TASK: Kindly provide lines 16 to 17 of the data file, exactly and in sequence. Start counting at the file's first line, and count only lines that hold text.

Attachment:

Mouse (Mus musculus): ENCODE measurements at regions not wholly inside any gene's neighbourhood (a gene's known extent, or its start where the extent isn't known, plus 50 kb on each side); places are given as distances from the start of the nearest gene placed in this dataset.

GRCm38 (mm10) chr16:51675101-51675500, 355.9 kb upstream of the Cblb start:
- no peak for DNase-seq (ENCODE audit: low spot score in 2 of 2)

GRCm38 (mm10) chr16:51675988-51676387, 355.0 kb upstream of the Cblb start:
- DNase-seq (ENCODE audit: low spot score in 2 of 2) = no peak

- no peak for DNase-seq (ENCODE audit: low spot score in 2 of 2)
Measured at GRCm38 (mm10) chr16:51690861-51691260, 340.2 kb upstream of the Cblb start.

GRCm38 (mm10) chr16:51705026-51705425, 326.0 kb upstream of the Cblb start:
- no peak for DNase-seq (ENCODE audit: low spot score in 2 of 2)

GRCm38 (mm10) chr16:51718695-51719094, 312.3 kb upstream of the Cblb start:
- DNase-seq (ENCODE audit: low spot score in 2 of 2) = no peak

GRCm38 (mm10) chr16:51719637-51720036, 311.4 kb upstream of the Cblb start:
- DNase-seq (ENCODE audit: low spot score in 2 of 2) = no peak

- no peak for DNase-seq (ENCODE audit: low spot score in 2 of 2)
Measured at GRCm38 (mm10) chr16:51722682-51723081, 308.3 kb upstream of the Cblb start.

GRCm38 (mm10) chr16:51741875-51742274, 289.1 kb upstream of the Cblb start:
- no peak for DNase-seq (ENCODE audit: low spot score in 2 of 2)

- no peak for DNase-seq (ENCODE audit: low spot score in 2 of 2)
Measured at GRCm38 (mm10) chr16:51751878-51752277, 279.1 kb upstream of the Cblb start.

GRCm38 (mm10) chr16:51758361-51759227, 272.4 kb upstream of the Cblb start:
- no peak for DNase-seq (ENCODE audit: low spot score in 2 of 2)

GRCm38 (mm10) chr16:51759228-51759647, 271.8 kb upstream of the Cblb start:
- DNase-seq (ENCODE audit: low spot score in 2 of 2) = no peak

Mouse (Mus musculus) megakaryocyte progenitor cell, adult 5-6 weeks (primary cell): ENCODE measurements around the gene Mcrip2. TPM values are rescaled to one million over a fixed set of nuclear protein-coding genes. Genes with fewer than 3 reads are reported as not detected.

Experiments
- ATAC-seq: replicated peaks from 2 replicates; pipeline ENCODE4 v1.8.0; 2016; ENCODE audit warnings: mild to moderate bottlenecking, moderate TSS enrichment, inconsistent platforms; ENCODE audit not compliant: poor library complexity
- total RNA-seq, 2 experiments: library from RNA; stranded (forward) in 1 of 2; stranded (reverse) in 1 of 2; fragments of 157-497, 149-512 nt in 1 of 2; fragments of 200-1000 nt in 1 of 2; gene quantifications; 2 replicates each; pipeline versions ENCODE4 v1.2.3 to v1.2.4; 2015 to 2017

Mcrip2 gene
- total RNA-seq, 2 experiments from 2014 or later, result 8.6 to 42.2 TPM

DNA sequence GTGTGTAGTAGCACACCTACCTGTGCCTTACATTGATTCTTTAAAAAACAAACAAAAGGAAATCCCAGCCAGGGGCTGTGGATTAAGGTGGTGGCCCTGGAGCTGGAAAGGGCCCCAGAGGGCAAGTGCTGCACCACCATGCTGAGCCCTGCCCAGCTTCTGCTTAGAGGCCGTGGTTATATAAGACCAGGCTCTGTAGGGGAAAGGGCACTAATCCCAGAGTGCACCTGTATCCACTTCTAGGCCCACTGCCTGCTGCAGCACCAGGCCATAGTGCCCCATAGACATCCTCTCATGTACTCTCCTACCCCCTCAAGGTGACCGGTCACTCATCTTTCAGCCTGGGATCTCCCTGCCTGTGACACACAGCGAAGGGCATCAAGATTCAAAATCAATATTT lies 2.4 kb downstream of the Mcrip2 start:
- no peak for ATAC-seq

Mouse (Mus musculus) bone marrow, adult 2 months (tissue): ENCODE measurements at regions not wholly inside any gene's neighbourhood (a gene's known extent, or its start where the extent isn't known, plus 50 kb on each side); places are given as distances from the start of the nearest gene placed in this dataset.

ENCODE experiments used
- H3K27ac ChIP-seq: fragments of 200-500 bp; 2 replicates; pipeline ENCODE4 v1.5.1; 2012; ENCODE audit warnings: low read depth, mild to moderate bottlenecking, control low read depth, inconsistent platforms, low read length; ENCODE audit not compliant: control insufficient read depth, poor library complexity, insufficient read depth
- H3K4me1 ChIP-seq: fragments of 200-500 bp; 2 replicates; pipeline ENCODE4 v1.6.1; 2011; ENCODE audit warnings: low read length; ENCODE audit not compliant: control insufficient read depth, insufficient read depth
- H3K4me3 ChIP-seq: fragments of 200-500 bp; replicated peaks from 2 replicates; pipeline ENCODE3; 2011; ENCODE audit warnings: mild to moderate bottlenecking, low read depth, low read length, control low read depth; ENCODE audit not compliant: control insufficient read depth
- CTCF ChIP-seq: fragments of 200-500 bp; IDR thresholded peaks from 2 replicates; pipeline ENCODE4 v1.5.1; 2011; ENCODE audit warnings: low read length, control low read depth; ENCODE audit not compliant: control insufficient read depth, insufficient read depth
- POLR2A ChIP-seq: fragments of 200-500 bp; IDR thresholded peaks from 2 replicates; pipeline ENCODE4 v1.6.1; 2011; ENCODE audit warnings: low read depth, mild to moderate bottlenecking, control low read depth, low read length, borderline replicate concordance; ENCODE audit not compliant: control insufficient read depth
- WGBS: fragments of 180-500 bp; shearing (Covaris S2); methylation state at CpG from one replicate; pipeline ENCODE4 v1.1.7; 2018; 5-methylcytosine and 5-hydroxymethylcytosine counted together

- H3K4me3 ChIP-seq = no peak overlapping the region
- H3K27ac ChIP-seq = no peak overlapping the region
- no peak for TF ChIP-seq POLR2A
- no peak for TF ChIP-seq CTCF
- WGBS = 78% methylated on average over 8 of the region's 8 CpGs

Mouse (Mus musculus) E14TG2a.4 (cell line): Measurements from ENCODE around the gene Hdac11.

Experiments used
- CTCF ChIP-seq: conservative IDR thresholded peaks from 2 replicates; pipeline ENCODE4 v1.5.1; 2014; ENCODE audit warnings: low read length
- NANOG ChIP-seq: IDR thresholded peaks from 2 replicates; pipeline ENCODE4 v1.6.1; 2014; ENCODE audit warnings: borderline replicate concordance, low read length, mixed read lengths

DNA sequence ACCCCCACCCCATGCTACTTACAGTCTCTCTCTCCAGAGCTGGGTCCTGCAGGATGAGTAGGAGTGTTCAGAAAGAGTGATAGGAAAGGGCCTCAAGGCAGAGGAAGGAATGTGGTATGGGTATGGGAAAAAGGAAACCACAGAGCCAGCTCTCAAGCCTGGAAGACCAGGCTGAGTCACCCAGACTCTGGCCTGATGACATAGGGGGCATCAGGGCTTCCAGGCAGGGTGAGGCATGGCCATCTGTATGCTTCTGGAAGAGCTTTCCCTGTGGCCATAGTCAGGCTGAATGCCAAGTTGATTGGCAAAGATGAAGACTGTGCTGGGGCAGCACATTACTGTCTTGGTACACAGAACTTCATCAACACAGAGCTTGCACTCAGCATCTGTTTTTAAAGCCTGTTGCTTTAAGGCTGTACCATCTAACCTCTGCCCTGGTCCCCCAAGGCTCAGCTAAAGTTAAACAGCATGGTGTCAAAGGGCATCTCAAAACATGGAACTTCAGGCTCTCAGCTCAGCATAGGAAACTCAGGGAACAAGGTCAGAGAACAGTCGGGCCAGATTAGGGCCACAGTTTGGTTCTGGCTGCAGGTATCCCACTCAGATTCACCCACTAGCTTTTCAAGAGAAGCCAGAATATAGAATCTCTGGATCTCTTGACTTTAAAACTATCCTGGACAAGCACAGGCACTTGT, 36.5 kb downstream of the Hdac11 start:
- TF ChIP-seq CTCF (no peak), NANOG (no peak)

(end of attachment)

GRCm38 (mm10) chr16:51741875-51742274, 289.1 kb upstream of the Cblb start:
- no peak for DNase-seq (ENCODE audit: low spot score in 2 of 2)